7)  Place cookies carefully on a baking sheet sprayed with a non-stick cooking spray.  I like Air-Bake insulated baking sheets as the cookies will bake more evenly & not burn on the bottom.   It helps if you have 3 or 4 baking sheets so the sheets can cool before you place the raw dough cookies on it (if the sheets are hot the dough will “melt” slightly & the cookies will lose their shape).

8)  Sprinkle with colored sugar, cinnamon sugar or other cookie toppings before baking.  This is the fun part!  Sprinkle a reindeer shape with cinnamon sugar & add a red hot nose to make a cute Rudolph!  Let the kids use their imaginations.  Or plan to frost the cookies after baking & cooling.

a)    Make your own colored sugar:  Pour sugar in a glass bowl then add food coloring or paste drop by drop mixing it in the sugar thoroughly with a spoon.  Add tint slowly until you reach a shade slightly darker than the desired color.  Let dry thoroughly.  It will dry a lighter shade.  Make it darker than the shade you want as it is very easy to add more sugar when it’s dry and lighten the color.  Make this the day before so it will be very dry and sprinkle easier.

b)   Make your own cinnamon sugar:  Mix powdered cinnamon in sugar to desired taste (I like a lot of cinnamon, so my cinnamon sugar is dark.  But don’t add too much cinnamon as it won’t’ sprinkle well.).

c)    Store both in an airtight container.   I like to save my empty spice bottles for this as you can sprinkle from the container.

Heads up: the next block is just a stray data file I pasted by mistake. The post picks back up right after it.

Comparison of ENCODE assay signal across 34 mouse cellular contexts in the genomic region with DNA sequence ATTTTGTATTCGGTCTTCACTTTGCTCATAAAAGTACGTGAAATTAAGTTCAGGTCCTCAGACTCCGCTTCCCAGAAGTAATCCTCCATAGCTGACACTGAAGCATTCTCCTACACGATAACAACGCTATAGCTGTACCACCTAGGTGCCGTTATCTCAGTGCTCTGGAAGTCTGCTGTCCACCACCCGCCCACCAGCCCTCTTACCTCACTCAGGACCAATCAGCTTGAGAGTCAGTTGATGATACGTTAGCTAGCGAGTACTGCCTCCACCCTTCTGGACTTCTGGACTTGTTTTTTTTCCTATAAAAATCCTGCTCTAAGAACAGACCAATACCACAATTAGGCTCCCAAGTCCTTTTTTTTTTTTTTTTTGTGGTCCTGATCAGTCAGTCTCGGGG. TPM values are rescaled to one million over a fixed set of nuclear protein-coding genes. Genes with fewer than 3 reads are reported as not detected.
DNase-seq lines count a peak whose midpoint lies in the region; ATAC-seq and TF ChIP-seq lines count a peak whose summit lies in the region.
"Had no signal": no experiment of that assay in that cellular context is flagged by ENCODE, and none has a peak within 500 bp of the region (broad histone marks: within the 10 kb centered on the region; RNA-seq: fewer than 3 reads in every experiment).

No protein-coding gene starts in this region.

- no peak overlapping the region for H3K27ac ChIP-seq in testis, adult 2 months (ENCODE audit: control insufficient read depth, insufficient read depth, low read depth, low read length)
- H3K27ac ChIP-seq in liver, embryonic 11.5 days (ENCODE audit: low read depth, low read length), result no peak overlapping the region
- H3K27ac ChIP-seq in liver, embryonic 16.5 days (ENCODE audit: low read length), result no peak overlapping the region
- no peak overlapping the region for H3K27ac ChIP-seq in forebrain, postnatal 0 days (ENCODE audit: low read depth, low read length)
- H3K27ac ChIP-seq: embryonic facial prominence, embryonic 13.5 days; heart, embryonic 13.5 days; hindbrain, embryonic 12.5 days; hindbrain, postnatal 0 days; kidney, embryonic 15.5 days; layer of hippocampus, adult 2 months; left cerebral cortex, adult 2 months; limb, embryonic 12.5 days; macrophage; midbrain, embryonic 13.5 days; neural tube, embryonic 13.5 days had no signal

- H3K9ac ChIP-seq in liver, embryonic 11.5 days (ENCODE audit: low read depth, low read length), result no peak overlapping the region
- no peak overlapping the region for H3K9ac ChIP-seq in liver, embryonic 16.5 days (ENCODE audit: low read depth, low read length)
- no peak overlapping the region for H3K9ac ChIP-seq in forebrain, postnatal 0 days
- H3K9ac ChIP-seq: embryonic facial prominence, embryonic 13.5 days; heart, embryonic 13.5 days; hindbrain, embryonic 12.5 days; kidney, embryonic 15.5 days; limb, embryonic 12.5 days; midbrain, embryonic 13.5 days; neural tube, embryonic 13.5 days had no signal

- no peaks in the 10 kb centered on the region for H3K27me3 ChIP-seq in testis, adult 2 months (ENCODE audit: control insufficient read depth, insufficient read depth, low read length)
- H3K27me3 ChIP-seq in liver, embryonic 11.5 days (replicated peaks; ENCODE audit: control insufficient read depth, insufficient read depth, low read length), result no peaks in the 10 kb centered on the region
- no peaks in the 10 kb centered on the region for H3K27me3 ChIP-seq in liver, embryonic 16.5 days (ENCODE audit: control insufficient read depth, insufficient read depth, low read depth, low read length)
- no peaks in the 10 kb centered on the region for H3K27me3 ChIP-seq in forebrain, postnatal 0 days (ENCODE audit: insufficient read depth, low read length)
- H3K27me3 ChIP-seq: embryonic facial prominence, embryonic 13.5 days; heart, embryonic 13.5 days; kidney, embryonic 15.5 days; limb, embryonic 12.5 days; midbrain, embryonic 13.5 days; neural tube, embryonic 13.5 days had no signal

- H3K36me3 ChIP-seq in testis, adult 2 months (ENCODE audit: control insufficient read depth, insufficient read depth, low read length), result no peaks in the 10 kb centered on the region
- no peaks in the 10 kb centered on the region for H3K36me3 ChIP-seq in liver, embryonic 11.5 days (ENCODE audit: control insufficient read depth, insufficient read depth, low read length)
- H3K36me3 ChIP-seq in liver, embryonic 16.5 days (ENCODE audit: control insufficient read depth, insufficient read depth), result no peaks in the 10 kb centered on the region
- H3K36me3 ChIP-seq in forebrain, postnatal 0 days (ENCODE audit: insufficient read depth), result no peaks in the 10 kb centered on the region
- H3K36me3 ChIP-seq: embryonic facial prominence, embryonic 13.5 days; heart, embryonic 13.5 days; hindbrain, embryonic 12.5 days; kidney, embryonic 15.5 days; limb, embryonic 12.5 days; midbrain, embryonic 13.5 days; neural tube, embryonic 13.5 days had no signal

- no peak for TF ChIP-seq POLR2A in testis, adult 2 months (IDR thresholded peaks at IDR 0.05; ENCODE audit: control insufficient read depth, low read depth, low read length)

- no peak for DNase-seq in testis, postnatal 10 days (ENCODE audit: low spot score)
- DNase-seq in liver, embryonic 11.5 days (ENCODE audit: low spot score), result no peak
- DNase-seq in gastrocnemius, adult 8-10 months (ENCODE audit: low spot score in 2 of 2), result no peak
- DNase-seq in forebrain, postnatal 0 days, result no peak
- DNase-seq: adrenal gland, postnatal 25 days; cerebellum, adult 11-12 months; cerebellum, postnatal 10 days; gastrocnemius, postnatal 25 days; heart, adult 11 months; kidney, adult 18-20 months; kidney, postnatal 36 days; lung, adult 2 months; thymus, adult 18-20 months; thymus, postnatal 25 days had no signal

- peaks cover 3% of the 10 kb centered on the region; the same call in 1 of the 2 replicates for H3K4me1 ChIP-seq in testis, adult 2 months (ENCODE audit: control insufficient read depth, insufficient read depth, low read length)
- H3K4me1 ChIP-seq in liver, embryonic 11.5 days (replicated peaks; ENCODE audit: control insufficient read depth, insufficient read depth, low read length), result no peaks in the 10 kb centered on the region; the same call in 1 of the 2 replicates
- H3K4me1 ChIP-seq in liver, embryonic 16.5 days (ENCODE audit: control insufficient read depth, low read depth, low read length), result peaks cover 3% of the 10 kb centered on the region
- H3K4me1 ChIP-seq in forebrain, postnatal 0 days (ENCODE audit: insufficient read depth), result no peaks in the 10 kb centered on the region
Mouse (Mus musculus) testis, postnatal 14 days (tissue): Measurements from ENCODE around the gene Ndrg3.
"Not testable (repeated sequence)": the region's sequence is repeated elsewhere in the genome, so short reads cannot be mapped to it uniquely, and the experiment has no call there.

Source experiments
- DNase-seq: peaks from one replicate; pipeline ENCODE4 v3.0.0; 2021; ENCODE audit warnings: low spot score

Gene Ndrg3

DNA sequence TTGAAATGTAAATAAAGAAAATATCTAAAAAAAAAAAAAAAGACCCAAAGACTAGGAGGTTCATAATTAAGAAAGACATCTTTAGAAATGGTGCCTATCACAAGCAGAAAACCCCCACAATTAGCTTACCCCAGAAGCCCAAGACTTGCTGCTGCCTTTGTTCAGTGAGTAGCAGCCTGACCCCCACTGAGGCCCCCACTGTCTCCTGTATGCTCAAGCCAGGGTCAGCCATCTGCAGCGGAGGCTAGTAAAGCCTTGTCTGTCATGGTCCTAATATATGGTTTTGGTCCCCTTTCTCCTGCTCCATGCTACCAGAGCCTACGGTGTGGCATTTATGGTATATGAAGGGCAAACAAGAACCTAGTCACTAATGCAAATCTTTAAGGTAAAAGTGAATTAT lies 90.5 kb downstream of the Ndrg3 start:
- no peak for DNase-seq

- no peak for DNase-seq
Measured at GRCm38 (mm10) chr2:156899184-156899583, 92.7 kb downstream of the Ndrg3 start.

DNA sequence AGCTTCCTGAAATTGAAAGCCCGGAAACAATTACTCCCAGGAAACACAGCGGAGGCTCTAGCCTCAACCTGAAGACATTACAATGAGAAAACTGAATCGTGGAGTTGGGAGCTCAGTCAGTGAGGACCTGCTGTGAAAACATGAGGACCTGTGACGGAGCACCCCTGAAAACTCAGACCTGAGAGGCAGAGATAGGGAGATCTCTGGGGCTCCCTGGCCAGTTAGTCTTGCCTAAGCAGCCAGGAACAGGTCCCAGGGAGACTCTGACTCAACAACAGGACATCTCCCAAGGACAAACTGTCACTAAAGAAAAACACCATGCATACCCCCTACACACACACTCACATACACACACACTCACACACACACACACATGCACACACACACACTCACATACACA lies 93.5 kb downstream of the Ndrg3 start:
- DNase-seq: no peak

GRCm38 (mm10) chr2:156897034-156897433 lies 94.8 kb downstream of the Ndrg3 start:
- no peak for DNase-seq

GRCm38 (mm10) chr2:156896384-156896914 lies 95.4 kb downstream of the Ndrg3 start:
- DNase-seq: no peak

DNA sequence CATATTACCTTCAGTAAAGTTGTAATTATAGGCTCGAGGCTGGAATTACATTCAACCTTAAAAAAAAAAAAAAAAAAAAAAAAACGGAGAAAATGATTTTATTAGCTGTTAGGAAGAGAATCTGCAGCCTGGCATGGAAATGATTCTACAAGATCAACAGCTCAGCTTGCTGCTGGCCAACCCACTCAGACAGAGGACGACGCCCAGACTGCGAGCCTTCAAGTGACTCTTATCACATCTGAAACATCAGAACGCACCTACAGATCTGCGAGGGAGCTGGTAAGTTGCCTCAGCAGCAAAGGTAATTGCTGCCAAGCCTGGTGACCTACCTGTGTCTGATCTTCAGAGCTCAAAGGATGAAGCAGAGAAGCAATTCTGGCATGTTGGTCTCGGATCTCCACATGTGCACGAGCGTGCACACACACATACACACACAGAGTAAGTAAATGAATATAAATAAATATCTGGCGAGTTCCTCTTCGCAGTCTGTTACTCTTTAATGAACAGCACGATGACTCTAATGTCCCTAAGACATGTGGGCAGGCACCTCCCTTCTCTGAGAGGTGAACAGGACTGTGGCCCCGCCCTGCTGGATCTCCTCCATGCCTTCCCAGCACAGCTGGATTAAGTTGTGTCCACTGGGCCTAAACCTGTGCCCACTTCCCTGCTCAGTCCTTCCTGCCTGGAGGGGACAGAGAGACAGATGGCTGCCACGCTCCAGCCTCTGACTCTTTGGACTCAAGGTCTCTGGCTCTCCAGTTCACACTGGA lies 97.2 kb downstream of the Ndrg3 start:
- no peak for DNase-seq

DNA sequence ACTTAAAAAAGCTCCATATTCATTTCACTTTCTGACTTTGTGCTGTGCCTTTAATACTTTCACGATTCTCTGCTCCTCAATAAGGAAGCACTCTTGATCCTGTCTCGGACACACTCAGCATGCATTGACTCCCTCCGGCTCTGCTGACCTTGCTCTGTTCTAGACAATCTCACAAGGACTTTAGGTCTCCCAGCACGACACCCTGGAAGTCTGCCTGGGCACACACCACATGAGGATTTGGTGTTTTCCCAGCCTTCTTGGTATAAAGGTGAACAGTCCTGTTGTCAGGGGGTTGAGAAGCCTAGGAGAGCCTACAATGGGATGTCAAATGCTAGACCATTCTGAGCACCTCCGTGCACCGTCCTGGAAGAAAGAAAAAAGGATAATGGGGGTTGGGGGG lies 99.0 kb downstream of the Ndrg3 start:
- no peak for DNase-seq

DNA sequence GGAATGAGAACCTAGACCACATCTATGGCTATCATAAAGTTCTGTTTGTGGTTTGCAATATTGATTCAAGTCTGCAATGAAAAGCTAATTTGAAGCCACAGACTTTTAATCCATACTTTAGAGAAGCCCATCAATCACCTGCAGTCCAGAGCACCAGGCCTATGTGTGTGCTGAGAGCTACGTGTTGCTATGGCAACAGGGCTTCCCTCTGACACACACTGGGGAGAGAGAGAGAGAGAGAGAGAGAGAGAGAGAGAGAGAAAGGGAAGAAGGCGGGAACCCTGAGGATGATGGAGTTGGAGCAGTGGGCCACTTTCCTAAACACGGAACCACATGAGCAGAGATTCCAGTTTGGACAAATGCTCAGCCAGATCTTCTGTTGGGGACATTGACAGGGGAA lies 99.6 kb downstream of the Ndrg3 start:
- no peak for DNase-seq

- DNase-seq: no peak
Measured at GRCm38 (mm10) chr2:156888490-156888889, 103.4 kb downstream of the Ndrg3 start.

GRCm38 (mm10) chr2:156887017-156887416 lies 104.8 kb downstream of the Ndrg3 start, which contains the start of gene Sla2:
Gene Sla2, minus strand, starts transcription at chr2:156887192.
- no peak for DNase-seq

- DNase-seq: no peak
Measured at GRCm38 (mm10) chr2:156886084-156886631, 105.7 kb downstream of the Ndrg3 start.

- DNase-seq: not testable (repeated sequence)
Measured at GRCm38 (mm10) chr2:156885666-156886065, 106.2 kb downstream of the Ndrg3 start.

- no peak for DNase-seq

9)  Bake cookies 10 to 12 mins. or until lightly brown.  If you are using a dark cookie sheet, it will take less time.  On your first batch keep a close eye on the cookies & adjust the time for your oven.  Remove cookie sheets from oven & place cookies on a cooling rack

10) After cooling you can top plain cookies with icing or frosting.

a)    To make icing mix powdered sugar, food coloring & a few drops of water at a time until a smooth consistency is reached.  The icing will harden as it dries.

11) This recipe makes a LOT!  Third the ingredients to make fewer cookies.  These cookies freeze well.  I have kept them up over six months in an airtight container (so the cookies do not absorb odors) in the freezer. Freeze them unfrosted.

Thank you for reading my post. I hope you enjoyed the tutorial.  If you have any questions or something is not clear, please let me know so that I can improve the tutorial.   

Please take a moment to leave a comment and rate this post.

Thanks again. 

I love to decorate cookies!

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9 thoughts on “Cookie Cutters: Not Just For Cookies Anymore! Post # 12: Cut-Out Cookies, Holiday or No Occasion At All & Make Your Own Cookie Cutters

  1. Hello!

    Wonderful post! I have such good memories of cookie baking with my children as a tradition at Christmas and also as a child. You put so much time and effort to bring us this information – thank you! This is such a great way to spend time with anyone. Wishing you a happy day today!


    Barbara Diane

  2. Really neat ideas on making your own cutters. I’ve used templates before but can’t wait to try that aluminum pan trick! Thanks 🙂

    • Thanks so much! It is a lot of fun.

      Please take the time to share this link on your blog. I am trying to build up a following.

      I thinking about having a giveaway soon for some craft items where u enter by sharing one of my posts on your blog. What would u be intereted in – Christmas, Valentine or Mardi Gras? Those are the choices I am considering. I don’t know if it’d be better to just do misc supplies or to put together “kits” for one of my craft projects?

      I’d appreciate ur input in this. It will be my first giveaway. I just started my craft blog before Christmas.

      Thanks so much!

  3. Pingback: Cookie Cutters, Not Just For Cookies Anymore: Valentine Versions « buggalcrafts

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  6. Pingback: Cookie Cutters: Not Just For Cookies Anymore! Post # 26: More Cookie Cutter Ideas & Links Found On-The-Web « buggalcrafts

  7. Pingback: Cookie Cutters: Not Just For Cookies Anymore: The Series – Links to Posts « buggalcrafts